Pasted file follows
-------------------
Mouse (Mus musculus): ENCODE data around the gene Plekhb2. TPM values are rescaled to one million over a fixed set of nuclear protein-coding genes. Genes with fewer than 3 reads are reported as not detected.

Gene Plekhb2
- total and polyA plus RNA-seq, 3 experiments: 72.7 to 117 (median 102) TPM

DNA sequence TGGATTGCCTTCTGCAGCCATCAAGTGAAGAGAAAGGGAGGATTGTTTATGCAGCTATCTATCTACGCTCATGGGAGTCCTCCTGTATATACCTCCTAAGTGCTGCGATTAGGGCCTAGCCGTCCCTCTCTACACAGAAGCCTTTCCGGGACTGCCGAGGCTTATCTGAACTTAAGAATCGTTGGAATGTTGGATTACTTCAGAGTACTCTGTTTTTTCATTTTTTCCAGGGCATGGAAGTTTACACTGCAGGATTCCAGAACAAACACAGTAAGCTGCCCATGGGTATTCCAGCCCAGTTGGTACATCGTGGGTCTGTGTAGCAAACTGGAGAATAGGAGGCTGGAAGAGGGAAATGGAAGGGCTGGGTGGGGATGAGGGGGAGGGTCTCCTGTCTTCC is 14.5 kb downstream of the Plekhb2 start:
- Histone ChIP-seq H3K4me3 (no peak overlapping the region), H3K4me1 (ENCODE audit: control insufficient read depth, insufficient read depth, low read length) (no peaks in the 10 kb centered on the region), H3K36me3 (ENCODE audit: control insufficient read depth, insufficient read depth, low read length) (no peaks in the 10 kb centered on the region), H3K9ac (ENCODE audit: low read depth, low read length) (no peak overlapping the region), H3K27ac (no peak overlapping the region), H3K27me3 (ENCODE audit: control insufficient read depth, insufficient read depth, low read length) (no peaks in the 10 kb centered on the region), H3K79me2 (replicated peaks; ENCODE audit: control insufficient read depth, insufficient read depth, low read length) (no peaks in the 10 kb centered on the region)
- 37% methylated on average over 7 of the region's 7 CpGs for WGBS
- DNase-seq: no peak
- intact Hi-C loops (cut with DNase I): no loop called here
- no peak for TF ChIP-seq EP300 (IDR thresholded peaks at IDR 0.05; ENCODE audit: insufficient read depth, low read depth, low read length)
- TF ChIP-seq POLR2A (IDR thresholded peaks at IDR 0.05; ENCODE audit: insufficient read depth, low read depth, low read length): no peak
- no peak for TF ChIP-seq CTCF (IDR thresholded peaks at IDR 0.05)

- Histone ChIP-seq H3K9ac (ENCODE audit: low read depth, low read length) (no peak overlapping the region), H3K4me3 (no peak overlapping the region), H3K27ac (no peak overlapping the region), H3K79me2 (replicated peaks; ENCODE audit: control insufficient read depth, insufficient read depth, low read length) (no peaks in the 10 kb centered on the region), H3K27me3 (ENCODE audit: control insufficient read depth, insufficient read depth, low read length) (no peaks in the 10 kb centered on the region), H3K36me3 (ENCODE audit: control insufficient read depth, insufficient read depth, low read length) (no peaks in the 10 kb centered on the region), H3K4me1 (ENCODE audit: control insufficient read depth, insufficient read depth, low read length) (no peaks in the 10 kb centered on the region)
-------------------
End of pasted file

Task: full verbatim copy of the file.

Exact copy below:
Mouse (Mus musculus): ENCODE data around the gene Plekhb2. TPM values are rescaled to one million over a fixed set of nuclear protein-coding genes. Genes with fewer than 3 reads are reported as not detected.

Gene Plekhb2
- total and polyA plus RNA-seq, 3 experiments: 72.7 to 117 (median 102) TPM

DNA sequence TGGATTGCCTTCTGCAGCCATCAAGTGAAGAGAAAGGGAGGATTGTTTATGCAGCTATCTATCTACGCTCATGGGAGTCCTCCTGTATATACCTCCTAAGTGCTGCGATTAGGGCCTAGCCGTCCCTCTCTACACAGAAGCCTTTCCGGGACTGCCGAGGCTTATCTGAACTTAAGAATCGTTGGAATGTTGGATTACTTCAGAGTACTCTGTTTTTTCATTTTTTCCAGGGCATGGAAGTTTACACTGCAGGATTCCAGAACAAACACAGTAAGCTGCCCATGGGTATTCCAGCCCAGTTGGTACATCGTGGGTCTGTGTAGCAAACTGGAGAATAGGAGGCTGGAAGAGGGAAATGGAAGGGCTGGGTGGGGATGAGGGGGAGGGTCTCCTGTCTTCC is 14.5 kb downstream of the Plekhb2 start:
- Histone ChIP-seq H3K4me3 (no peak overlapping the region), H3K4me1 (ENCODE audit: control insufficient read depth, insufficient read depth, low read length) (no peaks in the 10 kb centered on the region), H3K36me3 (ENCODE audit: control insufficient read depth, insufficient read depth, low read length) (no peaks in the 10 kb centered on the region), H3K9ac (ENCODE audit: low read depth, low read length) (no peak overlapping the region), H3K27ac (no peak overlapping the region), H3K27me3 (ENCODE audit: control insufficient read depth, insufficient read depth, low read length) (no peaks in the 10 kb centered on the region), H3K79me2 (replicated peaks; ENCODE audit: control insufficient read depth, insufficient read depth, low read length) (no peaks in the 10 kb centered on the region)
- 37% methylated on average over 7 of the region's 7 CpGs for WGBS
- DNase-seq: no peak
- intact Hi-C loops (cut with DNase I): no loop called here
- no peak for TF ChIP-seq EP300 (IDR thresholded peaks at IDR 0.05; ENCODE audit: insufficient read depth, low read depth, low read length)
- TF ChIP-seq POLR2A (IDR thresholded peaks at IDR 0.05; ENCODE audit: insufficient read depth, low read depth, low read length): no peak
- no peak for TF ChIP-seq CTCF (IDR thresholded peaks at IDR 0.05)

- Histone ChIP-seq H3K9ac (ENCODE audit: low read depth, low read length) (no peak overlapping the region), H3K4me3 (no peak overlapping the region), H3K27ac (no peak overlapping the region), H3K79me2 (replicated peaks; ENCODE audit: control insufficient read depth, insufficient read depth, low read length) (no peaks in the 10 kb centered on the region), H3K27me3 (ENCODE audit: control insufficient read depth, insufficient read depth, low read length) (no peaks in the 10 kb centered on the region), H3K36me3 (ENCODE audit: control insufficient read depth, insufficient read depth, low read length) (no peaks in the 10 kb centered on the region), H3K4me1 (ENCODE audit: control insufficient read depth, insufficient read depth, low read length) (no peaks in the 10 kb centered on the region)